Chris Kavanagh announces resignation

February 12, 2008 10:21:11 PM PST
Berkeley Rent Stabilization Board member Chris Kavanagh, who faces six felony counts for allegedly misrepresenting where he lives, has resigned from his post, his attorney said today.

In a letter sent to the Rent Stabilization Board on Monday, Kavanagh, 49, said he is resigning retroactive to Feb. 1.

Kavanagh had taken a three-month leave of absence from his post in October, shortly after criminal charges were filed against him, and he decided it would be better to resign rather than seek another three-month leave, his attorney, James Giller, said today.

The criminal charges against Kavanagh are still pending and he's due back in Alameda County Superior Court on Feb. 22 for a preliminary hearing, Giller said.

However, Giller said he's been in discussions with prosecutor Trevor White about a possible plea bargain in the case.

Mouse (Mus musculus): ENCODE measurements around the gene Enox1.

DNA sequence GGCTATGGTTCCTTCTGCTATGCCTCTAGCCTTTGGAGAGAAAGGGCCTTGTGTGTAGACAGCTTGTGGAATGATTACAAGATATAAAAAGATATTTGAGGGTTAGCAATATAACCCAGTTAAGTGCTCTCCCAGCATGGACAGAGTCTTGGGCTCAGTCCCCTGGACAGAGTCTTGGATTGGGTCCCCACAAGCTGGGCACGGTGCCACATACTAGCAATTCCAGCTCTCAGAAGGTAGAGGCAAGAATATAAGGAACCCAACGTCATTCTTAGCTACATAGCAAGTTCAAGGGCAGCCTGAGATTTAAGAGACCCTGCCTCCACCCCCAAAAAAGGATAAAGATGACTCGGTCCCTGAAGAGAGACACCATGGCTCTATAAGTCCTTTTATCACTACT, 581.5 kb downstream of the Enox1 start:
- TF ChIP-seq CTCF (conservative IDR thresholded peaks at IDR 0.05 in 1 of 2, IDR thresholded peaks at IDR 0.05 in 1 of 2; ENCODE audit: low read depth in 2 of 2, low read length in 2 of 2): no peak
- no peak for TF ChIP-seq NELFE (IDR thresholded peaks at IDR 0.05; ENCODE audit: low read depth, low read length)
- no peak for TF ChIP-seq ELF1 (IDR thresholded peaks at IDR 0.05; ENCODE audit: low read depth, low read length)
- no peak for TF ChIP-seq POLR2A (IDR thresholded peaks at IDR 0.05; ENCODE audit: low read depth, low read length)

In September, Kavanagh was charged with three counts of voter fraud, one count of perjury and one count of grand theft for accepting a monthly stipend and health insurance benefits while serving on the rent board.

In October, prosecutors added an additional count of voter fraud, alleging Kavanagh cast a ballot in the June 6, 2006, Berkeley election even though they believe he was actually living in Oakland.

All the counts stem from allegations his real home is in Oakland even though he insisted that he's a Berkeley resident.

In his resignation letter, Kavanagh acknowledged he didn't "technically comply" with Berkeley's residency requirements.

Kavanagh said he rented units both in Oakland and Berkeley and that in part of 2006 and 2007 he had to "involuntarily vacate my Berkeley unit" and therefore didn't meet the Berkeley requirements.

Kavanagh was first elected to the rent board in 2002 and was re-elected to a second four-year term in November of 2006. His term wouldn't expire until November 2010.

The Rent Stabilization Board is expected to appoint a replacement to fill Kavanagh's seat through the November election, at which time there will be five open slots on the board.

The fifth-highest vote-getter would complete the remainder of Kavanagh's term.


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